So, my personal take on adverbs? I believe writing is stronger without them and I’ll weed them out like Mr. King’s dandelions. But thanks to Kristan Higgins, if I want to use one, I’ll do it without guilt. Just try and stop me. (Look at me—such a rebel!)
Adverbs aren’t the only things about which contradictory advice is given to new writers. The other biggie is the edict that “real writers write every day.” I’m here to tell you that isn’t true. I’m a real writer. I don’t write every day. I love to write, and I’d like to write every day—in fact, writing flows easier for me if I write every day—but life is full and writing daily isn’t always possible. Also, I’ve learned my personal process over time, and it involves furious spurts of writing (hours and hours, day after day) followed by short periods of downtime. I call it my “simmering” or “percolating” period because although I’m not sitting at the keyboard, I’m plotting and creating and working things out in my brain. It works for me, and after years of trying to squeeze my round process into a square hole I’ve said the hell with it and just embraced the way I work. Still, it was heartening to find these quotes from Anne Rice.
On Anne Rice’s Facebook page, regarding Stephen King’s Top 20 Rules for Writers (which are awesome, of course), Ms. Rice says:
“My caution: if these rules help you, fine; if they don’t, move on. As I see it, there are no universal hard and fast rules for writers. Well, I can think of one: get it done.”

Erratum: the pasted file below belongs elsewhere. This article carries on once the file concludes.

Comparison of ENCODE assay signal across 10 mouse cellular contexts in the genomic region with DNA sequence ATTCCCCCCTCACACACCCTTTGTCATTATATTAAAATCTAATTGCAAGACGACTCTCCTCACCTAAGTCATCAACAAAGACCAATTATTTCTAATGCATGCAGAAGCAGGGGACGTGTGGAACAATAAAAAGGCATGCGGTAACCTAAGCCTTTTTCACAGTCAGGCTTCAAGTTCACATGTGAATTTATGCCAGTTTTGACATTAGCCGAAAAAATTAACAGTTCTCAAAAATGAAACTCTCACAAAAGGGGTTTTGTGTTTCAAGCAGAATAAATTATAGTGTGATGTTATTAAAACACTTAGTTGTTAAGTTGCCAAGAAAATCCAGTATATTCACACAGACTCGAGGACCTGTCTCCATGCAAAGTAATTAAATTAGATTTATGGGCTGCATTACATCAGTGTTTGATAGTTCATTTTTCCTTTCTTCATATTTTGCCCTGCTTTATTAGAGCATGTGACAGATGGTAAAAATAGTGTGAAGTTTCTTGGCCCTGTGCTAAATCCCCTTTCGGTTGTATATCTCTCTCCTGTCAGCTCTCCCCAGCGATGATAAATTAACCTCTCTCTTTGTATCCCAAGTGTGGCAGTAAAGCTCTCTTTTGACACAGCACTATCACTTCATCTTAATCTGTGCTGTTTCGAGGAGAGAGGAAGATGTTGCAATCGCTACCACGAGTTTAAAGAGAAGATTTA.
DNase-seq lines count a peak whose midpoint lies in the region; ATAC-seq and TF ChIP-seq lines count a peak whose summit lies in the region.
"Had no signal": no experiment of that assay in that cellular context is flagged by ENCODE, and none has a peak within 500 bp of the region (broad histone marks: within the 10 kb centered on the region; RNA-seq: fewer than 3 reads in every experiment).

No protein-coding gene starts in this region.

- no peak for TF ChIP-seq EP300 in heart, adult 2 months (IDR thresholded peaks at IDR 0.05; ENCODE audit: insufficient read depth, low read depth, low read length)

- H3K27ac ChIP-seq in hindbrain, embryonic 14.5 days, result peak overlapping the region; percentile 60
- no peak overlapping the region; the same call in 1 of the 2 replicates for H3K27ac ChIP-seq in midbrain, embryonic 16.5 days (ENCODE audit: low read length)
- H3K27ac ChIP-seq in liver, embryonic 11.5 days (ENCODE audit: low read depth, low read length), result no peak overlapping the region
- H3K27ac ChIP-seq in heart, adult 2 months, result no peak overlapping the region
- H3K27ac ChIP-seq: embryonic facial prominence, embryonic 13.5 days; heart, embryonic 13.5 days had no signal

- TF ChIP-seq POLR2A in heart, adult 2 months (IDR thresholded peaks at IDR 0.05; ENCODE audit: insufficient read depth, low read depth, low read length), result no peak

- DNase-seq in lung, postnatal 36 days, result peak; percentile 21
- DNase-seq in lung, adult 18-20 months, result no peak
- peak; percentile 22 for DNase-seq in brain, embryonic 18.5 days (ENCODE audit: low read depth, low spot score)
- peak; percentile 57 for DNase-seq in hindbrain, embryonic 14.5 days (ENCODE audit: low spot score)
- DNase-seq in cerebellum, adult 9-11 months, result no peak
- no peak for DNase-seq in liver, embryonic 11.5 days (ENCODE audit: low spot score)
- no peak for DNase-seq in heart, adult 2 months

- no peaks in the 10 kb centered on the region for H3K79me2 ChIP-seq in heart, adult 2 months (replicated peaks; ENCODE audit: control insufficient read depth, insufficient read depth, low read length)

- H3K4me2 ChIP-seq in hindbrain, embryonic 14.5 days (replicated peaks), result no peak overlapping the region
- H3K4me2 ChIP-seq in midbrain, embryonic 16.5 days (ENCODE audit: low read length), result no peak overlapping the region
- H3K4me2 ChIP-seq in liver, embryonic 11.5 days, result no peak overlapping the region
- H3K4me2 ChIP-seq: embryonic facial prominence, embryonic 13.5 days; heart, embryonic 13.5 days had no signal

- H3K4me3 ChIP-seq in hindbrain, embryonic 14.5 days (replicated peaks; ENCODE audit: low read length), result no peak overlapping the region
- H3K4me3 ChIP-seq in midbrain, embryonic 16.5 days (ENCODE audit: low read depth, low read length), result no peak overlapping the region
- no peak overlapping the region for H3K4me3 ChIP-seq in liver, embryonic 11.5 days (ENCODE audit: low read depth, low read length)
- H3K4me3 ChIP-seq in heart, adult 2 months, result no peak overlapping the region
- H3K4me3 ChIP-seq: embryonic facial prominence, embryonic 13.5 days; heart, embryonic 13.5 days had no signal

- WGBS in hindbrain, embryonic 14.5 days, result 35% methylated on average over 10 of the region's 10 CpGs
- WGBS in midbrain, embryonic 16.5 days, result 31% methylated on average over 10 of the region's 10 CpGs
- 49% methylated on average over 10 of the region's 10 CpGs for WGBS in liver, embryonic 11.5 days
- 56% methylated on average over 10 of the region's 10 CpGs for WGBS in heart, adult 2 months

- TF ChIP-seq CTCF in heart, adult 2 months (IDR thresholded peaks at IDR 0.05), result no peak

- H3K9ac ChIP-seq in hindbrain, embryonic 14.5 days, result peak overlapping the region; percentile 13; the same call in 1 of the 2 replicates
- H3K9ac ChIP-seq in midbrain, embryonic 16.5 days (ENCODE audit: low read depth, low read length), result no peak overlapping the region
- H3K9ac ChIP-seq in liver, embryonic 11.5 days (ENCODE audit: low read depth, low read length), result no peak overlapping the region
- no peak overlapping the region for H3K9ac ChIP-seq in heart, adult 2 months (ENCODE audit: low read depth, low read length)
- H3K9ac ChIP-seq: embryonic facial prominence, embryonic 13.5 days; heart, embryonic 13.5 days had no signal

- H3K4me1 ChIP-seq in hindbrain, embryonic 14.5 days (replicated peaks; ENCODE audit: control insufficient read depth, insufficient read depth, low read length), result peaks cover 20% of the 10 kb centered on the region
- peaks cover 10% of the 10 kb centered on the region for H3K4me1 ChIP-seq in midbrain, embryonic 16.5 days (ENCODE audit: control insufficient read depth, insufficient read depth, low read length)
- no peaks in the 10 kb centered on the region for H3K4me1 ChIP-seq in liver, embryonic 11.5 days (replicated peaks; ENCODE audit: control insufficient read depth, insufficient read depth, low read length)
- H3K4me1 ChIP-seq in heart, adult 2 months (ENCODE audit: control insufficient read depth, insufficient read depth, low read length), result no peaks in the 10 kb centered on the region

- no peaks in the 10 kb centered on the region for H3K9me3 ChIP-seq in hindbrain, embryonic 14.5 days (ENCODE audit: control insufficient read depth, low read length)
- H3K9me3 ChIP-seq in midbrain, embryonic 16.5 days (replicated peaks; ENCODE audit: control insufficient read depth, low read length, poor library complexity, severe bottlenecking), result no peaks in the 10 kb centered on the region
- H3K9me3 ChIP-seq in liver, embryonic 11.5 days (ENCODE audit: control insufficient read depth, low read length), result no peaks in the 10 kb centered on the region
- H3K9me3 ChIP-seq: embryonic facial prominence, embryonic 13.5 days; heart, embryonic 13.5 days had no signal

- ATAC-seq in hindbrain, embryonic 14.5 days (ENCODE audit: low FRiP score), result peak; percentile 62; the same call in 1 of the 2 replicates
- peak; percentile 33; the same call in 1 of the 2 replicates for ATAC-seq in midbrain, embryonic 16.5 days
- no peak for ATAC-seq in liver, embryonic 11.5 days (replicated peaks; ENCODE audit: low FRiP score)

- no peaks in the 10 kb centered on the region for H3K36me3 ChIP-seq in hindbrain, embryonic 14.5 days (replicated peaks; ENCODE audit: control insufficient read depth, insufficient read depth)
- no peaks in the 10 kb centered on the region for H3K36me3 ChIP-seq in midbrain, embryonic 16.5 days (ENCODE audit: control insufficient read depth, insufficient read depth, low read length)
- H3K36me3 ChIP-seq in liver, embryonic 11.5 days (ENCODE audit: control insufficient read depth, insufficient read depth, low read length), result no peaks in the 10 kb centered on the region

And this one, also from Ms. Rice’s Facebook page:
“I’ve often said there are no rules for writers. Let me share the WORST AND MOST HARMFUL ADVICE I was ever given by others. 1) Write what you know. 2) You’ll have to polish every sentence you write three or four times. 3) Genius is one tenth talent and nine tenths hard work and 4) You’re not a real writer if you don’t write every day. — ALL OF THAT WAS HARMFUL TO ME. ALL OF IT. IT HURT AND IT SET ME BACK. —– So I say again, there are no rules. It’s amazing how willing people are to tell you that you aren’t a real writer unless you conform to their cliches and their rules. My advice? Reject rules and critics out of hand. Define yourself. Do it your way. Make yourself the writer of your dreams. Protect your voice, your vision, your characters, your story, your imagination, your dreams.”
You’re not a writer? Replace the word “writer” in that quote with whatever you are—actor, painter, musician, whatever. Do take classes and workshops. Do read books on your craft written by successful people you admire. Do study and learn and master your art, whatever it may be. But in seeking advice be like a miner panning for gold. Sift and swirl the silt until you uncover gems. Those you treasure may differ from mine, but you’ll know the golden nuggets meant for you when you find them. They’ll be the ones shining amid the dross, the ones that resonate, that make you better. Those are the ones you’ll keep.
Please do some Writing In the Buff! Leave a comment and share advice you’ve received—about anything—that has helped you the most, and what was the source? And when sources you respect offer differing pieces of advice, how do you choose which to follow?
Thanks for reading. See you next week for more of the Naked Truth.
Have a wonderful Wednesday!